Anesthetic and Cardiovascular Effects of Balanced Anesthesia Using Constant Rate Infusion of Midazolam-Ketamine-Medetomidine with Inhalation of Oxygen-Sevoflurane (MKM-OS Anesthesia) in Horses

Department of Small Animal Clinical Sciences, School of Veterinary Medicine, Rakuno Gakuen University, Ebetsu, Hokkaido, Japan.
Journal of Veterinary Medical Science (Impact Factor: 0.78). 05/2005; 67(4):379-84. DOI: 10.1292/jvms.67.379
Source: PubMed


The anesthetic sparring and cardiovascular effects produced by midazolam 0.8 mg/ml-ketamine 40 mg/ml-medetomidine 0.05 mg/ml (0.025 ml/kg/hr) drug infusion during sevoflurane in oxygen (MKM-OS) anesthesia was determined in healthy horses. The anesthetic sparring effects of MKM-OS were assessed in 6 healthy thoroughbred horses in which the right carotid artery was surgically relocated to a subcutaneous position. All horses were intubated and ventilated with oxygen using intermittent positive pressure ventilation (IPPV). The end-tidal concentration of sevoflurane (ET(SEV)) required to maintain surgical anesthesia was approximately 1.7%. Heart rate and mean arterial blood pressure averaged 23-41 beats/min and 70-112 mmHg, respectively. All horses stood between 23-44 min after the cessation of all anesthetic drugs. The cardiovascular effects of MKM-OS anesthesia were evaluated in 5 healthy thoroughbred horses ventilated using IPPV. Anesthesia was maintained for 4 hr at an ET(SEV) of 1.7%. Each horse was studied during left lateral (LR) and dorsal recumbency (DR) with a minimum interval between evaluations of 1 month. Cardiac output and cardiac index were maintained between 70-80% of baseline values during LR and 65-70% of baseline values during DR. Stroke volume was maintained between 75-85% of baseline values during LR and 60-70% of baseline values during DR. Systemic vascular resistance was not different from baseline values regardless of position. MKM-OS anesthesia may be useful for prolonged equine surgery because of its minimal cardiovascular depression in both of lateral and dorsal recumbency.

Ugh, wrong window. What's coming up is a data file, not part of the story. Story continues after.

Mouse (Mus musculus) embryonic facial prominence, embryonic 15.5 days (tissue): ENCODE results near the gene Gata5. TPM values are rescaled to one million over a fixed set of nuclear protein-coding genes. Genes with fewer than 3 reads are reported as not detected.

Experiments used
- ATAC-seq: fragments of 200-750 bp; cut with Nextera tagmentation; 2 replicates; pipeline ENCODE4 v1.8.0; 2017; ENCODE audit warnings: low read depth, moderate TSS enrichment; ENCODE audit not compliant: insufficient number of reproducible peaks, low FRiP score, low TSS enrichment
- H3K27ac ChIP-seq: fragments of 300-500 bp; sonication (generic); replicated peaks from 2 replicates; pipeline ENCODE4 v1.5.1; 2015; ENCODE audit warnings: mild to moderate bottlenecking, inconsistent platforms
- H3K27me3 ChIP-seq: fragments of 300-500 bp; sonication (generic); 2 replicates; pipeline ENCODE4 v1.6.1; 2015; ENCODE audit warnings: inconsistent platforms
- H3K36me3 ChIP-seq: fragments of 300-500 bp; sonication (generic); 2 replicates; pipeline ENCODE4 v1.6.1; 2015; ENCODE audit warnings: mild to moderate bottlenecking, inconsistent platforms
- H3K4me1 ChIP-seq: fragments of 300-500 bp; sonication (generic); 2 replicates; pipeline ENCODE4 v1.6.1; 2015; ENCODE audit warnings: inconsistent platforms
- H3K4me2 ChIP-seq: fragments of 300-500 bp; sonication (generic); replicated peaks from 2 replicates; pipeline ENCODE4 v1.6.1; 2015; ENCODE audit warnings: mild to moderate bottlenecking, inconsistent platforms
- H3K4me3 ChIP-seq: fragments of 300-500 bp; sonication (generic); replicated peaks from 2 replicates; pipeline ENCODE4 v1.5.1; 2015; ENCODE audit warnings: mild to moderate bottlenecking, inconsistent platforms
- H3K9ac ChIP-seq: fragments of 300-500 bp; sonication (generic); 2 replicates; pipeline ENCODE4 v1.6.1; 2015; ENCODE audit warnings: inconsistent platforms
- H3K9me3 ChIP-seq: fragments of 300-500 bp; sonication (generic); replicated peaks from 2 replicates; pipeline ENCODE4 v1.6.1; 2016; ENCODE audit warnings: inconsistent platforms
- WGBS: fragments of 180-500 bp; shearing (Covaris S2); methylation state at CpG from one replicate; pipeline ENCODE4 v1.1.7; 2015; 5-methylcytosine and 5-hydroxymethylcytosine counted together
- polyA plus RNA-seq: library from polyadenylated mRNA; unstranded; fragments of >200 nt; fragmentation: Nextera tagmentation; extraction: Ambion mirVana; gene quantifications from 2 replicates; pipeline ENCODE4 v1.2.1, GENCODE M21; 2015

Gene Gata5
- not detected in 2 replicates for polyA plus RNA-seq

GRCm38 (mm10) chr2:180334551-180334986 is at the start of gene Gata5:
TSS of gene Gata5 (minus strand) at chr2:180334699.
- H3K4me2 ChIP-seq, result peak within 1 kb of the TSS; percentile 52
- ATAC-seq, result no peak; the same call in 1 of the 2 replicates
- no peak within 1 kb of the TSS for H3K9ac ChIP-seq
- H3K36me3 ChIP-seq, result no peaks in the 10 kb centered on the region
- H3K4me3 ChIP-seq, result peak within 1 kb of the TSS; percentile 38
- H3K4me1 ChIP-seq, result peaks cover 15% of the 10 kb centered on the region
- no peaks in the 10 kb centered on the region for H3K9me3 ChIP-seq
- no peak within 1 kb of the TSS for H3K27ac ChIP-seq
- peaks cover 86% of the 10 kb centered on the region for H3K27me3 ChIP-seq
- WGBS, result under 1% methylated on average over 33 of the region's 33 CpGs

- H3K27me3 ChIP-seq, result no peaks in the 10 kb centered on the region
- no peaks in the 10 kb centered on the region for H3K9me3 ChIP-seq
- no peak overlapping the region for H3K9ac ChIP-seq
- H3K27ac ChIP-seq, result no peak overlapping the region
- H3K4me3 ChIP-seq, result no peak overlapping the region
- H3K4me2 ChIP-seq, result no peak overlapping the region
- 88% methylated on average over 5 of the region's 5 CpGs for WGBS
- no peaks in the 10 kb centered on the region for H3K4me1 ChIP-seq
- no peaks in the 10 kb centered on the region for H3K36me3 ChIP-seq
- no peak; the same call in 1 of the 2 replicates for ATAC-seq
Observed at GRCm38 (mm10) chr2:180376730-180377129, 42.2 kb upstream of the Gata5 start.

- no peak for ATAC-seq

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    • "However, TIVA is commonly used for short anaesthetic procedures because of potential drug accumulation in the body. The combination of inhalational and injectable agents allows benefits from both forms of anaesthesia, reducing such undesirable effects as cardiopulmonary depression and prolonged recovery because of drug accumulation , whilst providing an adequate plane of surgical anaesthesia over a longer time (Spadavecchia et al. 2002; Kushiro et al. 2005). Ketamine is widely used for intravenous induction and maintenance of general anaesthesia in horses. "